Fresh, fast and forthright, Someone of Significance is a cutting-edge emotional drama sprinkled with comedy, politics and human insight. Rosie, a rising left-wing politician is caught in the leftovers of a romance with her former boss, the CEO of a Multinational Banking Corporation, Brad. The show asks us to reflect on the difference between the personal and the political, the private intimate and the very public professional lives we lead. Above all it asks us whether we truly can keep our professional lives seperate from who we date, especially when the things you’re fighting for conflict with the beliefs of the person you fall in love with. The piece is present and has a sense of urgency about it that asks us all to reflect on what holding a belief actually means. This a is a nascent piece of drama waiting to burst out – with a bit of tightening and tidying it could be something truly fantastic.
We begin at the start of Brad and Rosie’s relationship as they meet at work – Rosie, a working class Black woman from Crown Heights, is drowning in imposter syndrome whereas her white British boss Brad is down the rabbit hole of corporate capitalism. They share a tender moment at work’s Christmas party (all been there, not normally with your boss though), and we see as their relationship develops behind the scenes of their work together on corporate banking presentations and funding super malls. Complications arise quickly – Brad is married, we soon find out, yet still more than willing to undertake an affair on the basis of Rosie’s boundless ability to impress him both in the boardroom and the bedroom.
Rosie soon reveals she’s leaving – not only that, she’s running for Congress on a left-wing platform. She feels the calling to serve and represent her community against creeping gentrification, the kind of which her former employer was partially responsible for. Brad is heartbroken and feels the company is losing a major asset, but happy that Rosie is undertaking a career she loves. It isn’t long before they begin to clash, however, on the public stage. Their secret meetings become destined to doom one or both of their careers – but who will fall to the swing axe of such a big secret first?
The pacing of this piece, on the whole, is superb, and delivers strongly in the thematic department. Interspersed between the scene changes is audio from the likes of Joe Biden, Donald Trump and Jordan Peterson, evoking the fracture in American politics that exists, and framing well how Rosie and Brad fit into the tortured landscape of American corporate-political life. The scenes all encapsulate a great sense of feeling and emotion, capturing something intimate between Rosie and Brad that gives us deep insight into the way secret relationships operate and how they hamper and harm the feelings of people in their public lives. With regards to the pacing, however, the scene changes deature two clothing rails to which Rosie and Brad both change costumes almost every scene. This feels a little cumbersome, and could be tightened up, as some of the costume changes felt pertinent while other times you wondered why they needed to change into a different suit shirt or jacket.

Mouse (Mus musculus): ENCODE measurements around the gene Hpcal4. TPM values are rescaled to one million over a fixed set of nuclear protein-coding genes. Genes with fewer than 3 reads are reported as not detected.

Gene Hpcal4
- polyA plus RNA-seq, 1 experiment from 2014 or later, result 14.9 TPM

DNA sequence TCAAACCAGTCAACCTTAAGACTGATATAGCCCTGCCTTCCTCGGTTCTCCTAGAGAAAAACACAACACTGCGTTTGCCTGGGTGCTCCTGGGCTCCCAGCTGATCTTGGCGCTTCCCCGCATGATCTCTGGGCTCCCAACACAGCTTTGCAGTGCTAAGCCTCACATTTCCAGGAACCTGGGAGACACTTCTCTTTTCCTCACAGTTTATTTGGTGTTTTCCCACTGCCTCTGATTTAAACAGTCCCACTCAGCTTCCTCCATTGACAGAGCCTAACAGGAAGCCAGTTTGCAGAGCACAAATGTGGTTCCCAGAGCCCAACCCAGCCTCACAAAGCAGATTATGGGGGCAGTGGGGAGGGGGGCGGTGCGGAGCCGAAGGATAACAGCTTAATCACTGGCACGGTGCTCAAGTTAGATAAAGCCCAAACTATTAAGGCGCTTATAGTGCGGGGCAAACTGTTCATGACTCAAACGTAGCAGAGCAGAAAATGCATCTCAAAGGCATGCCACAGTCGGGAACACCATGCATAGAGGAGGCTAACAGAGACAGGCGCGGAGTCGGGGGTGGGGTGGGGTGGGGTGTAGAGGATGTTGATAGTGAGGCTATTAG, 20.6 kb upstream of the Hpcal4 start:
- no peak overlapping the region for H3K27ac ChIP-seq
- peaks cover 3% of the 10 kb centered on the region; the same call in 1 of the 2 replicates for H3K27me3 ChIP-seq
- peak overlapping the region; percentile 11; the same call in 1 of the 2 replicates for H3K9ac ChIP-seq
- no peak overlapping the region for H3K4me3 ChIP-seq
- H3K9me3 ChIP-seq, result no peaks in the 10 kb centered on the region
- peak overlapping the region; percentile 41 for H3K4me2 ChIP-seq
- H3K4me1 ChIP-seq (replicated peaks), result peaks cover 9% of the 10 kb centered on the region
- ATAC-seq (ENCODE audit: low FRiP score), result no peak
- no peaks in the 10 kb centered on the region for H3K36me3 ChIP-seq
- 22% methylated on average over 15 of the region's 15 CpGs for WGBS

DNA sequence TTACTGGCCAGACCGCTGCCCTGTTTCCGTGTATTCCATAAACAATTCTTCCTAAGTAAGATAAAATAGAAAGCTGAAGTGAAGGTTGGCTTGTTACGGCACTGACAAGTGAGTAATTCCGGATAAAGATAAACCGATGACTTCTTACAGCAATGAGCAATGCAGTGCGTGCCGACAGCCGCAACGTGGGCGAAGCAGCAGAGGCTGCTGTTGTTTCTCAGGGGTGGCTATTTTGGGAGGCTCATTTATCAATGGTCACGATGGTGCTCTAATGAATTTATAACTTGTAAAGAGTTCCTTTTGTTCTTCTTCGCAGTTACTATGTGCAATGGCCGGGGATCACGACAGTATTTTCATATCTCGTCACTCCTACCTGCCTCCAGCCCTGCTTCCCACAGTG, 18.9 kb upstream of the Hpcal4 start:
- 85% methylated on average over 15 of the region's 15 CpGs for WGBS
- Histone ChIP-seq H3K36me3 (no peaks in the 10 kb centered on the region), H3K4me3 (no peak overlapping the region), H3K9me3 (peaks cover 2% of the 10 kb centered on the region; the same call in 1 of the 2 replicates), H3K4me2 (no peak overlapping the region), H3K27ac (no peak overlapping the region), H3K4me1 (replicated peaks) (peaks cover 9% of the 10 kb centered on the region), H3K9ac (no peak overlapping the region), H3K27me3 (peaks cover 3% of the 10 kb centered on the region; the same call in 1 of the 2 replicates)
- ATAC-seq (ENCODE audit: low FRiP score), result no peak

The individual performances from Funlola Olufunwa as Rosie and Simon Bass as Brad are top notch in extracting the undulations of a relationship doomed from the start, and each are exceptionally believable as their respective archetypes. Olufunwa’s Rosie has a clear character arc demonstrated in her poise and position – initially Rosie is subordinate to Brad, timid but feisty when she feels she can get away with it. By the end of the show, her character stands with her shoulder back and delivers every word and move with a sense of purpose. She is a joy to watch, evoking the best of Alexandria Ocasio-Cortez and Katie Porter.
Simon Bass’ Brad grows from a confident corporate body into a whinging baby of a man, but with purpose and flow that allows us to see his downfall not just in negative terms, but genuinely as a man coming to realise his career and personal life can never quite match up. Bass’ characterisation and mannerisms are at times very funny and at others very believable – from a directorial standpoint however, a little more care could be taken to make sure the intonation of his voice matches what is being said, as it occasionally came off a little stiff and overly theatrical for the character he plays. Compared to the good moments of Bass’ performance, however, this is actually pretty minimal and Brad comes across as a three dimensional person throughout.
Their chemistry develops strongly in the latter acts of the play, although at the start it takes a little while to ease into, as I wasn’t sure how much I believed their relationship in the beginning. The resulting effect is something unique though, as the show goes on and the complexities reveal themselves we feel privy to a secret world, and this is a credit to Sam Tannenbaum’s direction. Amalia Kontesi’s script is measured and meaty, delivering impactful lines and thoughtful prose. The pace is oddly paradoxical, and luckily it pays off really well – the jumps between time make the piece seem super fast-paced, but in reality the romance is very much a slow burn, and this contrast adds to the entire world of contrasts and cracks we see forming around the couple as they progress through their lives.
With a little neatening here and there, this will be a top level piece of drama able to develop its’ clearly visible soul, smarts and spirit.
Boisterous yet brooding, smart yet tender, this is a dramatic exploration into the world of secret relationships that will have you wrapped up by the end in its’ charm and contemplation.
Recommended Drink: Grab a cheeky glass of champagne and take it up to your hotel room you naughty thing.
Catch Someone of Significance until Sunday 5th March at either 18:30, 18:00 or 14:30 (date dependent). Tickets are available through the VAULT Festival Box Office.